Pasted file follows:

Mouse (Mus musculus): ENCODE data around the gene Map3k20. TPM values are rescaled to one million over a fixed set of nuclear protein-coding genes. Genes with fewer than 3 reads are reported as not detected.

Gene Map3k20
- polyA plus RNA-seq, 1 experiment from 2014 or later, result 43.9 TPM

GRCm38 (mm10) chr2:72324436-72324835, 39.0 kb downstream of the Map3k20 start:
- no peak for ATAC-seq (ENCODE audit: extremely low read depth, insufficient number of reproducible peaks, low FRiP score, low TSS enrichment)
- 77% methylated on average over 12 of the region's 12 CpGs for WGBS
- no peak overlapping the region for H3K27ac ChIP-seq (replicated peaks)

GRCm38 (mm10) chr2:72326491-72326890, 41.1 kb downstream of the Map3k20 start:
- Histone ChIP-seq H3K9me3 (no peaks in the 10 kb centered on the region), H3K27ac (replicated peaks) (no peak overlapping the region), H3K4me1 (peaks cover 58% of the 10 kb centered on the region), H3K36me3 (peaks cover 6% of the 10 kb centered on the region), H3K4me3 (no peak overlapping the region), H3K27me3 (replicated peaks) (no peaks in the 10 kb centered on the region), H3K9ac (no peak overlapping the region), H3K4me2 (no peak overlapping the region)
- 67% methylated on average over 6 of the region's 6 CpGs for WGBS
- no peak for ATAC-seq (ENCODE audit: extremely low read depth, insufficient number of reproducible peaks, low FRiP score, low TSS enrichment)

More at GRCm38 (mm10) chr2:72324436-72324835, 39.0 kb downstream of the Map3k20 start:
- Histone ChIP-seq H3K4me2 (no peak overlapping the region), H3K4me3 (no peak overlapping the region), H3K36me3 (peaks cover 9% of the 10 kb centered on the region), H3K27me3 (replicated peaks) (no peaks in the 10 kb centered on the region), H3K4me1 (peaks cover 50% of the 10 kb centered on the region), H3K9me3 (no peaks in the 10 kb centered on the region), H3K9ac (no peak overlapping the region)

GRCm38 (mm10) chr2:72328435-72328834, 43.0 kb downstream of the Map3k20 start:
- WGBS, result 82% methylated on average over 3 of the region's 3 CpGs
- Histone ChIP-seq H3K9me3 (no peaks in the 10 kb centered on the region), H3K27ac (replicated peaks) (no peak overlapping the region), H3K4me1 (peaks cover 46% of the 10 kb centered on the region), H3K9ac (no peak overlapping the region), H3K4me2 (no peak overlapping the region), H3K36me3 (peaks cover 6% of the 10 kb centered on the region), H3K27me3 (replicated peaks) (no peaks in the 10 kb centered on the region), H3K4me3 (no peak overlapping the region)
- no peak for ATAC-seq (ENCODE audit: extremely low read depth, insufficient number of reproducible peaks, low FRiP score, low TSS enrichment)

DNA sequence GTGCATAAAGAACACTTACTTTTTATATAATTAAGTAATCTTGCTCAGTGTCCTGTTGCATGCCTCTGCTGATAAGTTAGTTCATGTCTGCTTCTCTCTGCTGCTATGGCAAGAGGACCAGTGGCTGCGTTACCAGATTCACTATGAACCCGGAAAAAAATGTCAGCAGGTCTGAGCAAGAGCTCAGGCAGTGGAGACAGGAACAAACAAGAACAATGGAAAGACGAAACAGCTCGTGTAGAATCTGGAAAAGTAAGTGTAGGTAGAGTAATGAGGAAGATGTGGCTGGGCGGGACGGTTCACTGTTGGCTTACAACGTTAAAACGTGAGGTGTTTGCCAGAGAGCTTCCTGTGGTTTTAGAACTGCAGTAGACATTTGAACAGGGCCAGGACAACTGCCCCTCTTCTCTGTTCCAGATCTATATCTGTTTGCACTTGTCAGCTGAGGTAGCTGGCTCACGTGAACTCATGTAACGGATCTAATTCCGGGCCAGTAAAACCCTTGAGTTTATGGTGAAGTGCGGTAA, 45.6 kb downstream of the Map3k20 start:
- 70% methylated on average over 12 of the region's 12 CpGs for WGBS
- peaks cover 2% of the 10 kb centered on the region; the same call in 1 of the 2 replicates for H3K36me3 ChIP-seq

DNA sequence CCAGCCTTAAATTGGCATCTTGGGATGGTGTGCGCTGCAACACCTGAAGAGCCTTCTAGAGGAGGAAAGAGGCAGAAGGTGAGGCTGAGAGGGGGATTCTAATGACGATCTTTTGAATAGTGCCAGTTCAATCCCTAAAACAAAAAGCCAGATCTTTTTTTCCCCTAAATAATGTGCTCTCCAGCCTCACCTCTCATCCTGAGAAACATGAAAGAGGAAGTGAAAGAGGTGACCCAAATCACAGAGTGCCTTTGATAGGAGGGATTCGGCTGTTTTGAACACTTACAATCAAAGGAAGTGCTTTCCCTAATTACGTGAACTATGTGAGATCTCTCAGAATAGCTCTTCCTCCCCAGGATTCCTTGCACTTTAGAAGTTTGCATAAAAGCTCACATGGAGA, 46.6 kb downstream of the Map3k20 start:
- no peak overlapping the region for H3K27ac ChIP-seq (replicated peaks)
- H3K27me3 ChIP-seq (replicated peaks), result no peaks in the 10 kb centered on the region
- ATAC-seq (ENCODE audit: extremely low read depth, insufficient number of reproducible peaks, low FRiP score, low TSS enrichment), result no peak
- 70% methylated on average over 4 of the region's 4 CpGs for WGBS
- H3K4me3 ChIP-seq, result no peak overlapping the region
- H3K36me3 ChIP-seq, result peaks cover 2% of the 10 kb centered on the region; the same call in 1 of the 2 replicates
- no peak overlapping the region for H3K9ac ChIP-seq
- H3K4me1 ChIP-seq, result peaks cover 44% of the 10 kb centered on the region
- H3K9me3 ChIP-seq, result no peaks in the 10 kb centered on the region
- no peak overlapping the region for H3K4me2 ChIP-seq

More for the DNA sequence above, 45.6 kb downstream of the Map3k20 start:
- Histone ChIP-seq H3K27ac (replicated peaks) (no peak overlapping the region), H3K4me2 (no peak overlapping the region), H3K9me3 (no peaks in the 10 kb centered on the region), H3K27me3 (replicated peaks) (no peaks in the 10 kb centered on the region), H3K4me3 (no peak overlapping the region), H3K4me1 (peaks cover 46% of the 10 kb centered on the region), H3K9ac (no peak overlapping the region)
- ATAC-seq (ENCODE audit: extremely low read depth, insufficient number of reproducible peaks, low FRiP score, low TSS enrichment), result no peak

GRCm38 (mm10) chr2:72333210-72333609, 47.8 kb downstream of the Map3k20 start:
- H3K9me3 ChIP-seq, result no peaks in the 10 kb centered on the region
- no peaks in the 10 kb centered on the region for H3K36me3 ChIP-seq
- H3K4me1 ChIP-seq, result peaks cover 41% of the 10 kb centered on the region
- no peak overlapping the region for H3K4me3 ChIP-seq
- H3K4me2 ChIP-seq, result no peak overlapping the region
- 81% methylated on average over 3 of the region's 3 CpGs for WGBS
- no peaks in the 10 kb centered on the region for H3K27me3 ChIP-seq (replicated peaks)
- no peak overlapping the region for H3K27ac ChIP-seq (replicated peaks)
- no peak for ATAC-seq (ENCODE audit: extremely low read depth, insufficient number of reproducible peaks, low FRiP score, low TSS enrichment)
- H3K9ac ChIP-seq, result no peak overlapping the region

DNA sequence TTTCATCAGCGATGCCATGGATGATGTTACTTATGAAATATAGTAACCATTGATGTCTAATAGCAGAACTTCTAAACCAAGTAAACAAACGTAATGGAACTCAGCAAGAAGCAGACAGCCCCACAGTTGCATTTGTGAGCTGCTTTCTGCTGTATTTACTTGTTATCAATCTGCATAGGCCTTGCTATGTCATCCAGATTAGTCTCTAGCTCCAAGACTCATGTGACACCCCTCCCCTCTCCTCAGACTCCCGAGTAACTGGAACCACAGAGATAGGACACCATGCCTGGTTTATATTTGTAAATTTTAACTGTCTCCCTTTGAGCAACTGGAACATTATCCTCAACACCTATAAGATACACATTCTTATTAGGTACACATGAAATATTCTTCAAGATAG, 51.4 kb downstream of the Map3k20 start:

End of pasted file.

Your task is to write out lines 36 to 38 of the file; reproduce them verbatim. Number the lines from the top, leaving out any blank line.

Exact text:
- H3K9me3 ChIP-seq, result no peaks in the 10 kb centered on the region
- no peaks in the 10 kb centered on the region for H3K36me3 ChIP-seq
- H3K4me1 ChIP-seq, result peaks cover 41% of the 10 kb centered on the region